Butler began to sculpt in 1944, without having had any formal training, and held his first one-man show at the Hanover Gallery, London, in 1949. While working at the University of Leeds he had time to mature as a sculptor, turning to modelling in clay, plaster or wax instead of welding, and casting in a thin-shell bronze technique of his own.
By the mid 1950s he was considered one of the most promising British sculptors. In 1953 he won first prize in an international competition for a monument to the Unknown Political Prisoner, which culminated in a working model (h. 2.24 m, 1955–6; London, Tate). It was never realised at its full envisaged height of 18 m. In the late 1950s Butler returned to a more directly figurative style, concentrating on bronze female figures sometimes encased in a framework of metal bars that contrasted with the softness and vulnerability of the figures.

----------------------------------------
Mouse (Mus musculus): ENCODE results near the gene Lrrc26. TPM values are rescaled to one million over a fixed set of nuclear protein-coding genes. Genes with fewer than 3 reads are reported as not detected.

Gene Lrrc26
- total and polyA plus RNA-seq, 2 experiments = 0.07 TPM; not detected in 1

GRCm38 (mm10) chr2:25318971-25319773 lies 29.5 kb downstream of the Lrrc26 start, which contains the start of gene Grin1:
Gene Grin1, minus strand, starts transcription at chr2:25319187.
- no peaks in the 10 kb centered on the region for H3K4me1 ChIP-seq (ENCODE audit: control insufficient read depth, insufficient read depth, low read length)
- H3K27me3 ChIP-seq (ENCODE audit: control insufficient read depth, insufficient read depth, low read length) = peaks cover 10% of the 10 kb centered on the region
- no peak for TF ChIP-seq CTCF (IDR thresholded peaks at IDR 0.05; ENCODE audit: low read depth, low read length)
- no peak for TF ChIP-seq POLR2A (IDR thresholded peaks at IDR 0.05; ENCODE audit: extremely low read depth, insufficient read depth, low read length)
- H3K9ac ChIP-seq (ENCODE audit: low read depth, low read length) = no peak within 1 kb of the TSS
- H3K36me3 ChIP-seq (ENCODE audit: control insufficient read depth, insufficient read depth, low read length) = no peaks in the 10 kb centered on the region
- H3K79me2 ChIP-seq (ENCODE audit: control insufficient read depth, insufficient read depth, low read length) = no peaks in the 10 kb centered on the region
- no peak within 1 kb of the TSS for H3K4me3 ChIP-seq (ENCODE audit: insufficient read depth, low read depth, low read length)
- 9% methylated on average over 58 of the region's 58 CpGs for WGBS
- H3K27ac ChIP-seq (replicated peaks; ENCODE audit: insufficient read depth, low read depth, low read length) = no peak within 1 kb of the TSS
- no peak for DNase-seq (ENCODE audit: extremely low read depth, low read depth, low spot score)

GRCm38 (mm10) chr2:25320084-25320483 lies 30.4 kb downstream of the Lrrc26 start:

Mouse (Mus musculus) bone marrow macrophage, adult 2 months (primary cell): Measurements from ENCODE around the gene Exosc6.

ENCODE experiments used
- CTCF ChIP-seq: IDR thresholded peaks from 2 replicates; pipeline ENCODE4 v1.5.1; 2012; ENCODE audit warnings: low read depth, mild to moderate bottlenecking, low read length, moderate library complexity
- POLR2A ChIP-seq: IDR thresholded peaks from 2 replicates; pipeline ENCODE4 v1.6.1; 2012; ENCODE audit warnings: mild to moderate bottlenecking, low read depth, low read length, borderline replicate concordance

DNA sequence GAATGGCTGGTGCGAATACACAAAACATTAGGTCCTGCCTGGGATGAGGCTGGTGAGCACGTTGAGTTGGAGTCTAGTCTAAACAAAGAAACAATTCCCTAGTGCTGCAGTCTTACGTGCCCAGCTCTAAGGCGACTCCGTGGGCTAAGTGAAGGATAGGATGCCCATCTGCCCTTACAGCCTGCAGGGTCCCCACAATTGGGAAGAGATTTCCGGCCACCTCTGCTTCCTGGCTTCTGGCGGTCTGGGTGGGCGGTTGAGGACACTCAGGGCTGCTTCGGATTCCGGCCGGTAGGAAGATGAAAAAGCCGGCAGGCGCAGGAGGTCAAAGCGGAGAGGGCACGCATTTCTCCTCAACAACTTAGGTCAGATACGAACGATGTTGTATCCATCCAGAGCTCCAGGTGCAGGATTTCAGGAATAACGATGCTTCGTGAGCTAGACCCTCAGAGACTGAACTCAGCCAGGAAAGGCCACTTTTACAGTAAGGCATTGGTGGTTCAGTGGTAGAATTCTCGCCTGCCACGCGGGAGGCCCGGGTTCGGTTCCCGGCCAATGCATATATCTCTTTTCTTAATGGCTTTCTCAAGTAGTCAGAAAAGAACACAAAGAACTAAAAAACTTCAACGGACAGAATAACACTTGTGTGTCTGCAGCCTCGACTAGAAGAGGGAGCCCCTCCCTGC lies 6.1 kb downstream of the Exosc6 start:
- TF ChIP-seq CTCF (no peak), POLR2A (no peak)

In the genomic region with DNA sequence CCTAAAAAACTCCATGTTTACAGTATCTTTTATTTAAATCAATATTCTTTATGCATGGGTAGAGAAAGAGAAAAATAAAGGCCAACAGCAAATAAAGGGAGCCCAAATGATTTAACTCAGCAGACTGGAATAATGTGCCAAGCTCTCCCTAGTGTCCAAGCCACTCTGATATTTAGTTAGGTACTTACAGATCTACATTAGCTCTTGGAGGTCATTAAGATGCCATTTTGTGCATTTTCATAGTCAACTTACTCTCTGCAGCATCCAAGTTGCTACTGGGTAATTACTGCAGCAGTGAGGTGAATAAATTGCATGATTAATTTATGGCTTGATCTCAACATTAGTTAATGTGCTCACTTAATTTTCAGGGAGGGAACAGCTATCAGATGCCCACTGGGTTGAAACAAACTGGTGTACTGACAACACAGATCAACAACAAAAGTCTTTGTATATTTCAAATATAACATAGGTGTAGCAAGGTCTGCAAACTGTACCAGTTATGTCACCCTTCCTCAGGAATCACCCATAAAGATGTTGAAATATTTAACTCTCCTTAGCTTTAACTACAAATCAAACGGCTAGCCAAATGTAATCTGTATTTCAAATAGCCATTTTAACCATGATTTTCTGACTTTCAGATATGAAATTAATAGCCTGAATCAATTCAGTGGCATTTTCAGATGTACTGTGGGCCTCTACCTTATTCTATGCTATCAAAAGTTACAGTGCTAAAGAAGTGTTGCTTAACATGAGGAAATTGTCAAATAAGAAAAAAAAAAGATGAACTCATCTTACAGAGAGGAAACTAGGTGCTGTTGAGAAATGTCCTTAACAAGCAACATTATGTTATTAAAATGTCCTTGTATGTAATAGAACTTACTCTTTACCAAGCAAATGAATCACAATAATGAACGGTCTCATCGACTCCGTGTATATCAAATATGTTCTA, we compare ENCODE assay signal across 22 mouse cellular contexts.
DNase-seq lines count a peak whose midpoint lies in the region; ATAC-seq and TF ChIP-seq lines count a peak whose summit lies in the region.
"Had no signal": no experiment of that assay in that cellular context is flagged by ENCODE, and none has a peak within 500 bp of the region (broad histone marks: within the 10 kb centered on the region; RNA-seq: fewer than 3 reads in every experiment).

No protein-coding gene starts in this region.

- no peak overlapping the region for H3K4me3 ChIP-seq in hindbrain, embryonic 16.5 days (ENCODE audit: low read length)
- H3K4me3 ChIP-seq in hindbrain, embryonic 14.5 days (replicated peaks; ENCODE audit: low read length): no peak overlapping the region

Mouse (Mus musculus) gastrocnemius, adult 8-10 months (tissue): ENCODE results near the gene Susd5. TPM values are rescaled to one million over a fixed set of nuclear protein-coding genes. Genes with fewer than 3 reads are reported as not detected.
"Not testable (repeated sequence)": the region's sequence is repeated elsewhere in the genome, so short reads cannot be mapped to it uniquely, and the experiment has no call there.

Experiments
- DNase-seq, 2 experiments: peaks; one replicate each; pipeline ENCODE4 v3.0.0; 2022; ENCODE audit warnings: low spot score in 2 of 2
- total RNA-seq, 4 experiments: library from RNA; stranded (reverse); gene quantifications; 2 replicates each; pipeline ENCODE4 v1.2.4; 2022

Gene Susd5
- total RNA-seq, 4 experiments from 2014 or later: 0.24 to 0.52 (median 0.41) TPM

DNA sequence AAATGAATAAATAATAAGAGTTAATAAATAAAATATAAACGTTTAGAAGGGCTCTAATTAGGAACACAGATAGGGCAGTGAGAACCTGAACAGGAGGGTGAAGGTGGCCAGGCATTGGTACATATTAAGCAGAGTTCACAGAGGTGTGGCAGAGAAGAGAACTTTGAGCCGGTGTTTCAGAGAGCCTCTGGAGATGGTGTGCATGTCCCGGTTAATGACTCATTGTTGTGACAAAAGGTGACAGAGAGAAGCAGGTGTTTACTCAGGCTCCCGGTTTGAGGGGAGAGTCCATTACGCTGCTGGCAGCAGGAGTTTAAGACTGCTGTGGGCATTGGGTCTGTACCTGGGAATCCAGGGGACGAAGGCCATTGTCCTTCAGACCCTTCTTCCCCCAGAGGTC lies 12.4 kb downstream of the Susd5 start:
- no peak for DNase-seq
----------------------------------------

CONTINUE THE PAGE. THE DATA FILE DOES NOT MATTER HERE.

During the 1960s Butler's production decreased dramatically to around three or four sculptures a year and his style underwent a radical change. Taking young women as his main subject, he often subjected them to extreme contortions, distorting their anatomy to stress their sensuousness. These late sculptures frequently took years to complete.
P. Heron: The Changing Forms of Art (London, 1955), pp. 43–4, 226–32
B. Robertson, J. Russell and Lord Snowdon: Private View (London, 1965), pp. 82–5
W. Schwartz: The Hand and Eye of the Sculptor (London, 1969), pp. 2–27
Reg Butler (exh. cat., ed. R. Calvocoressi; London, Tate, 1983) [incl. Butler's William Townsend Memorial Lect., 1980, ‘The Venus of Lespugue and Other Naked Ladies']
KENNETH G. HAY
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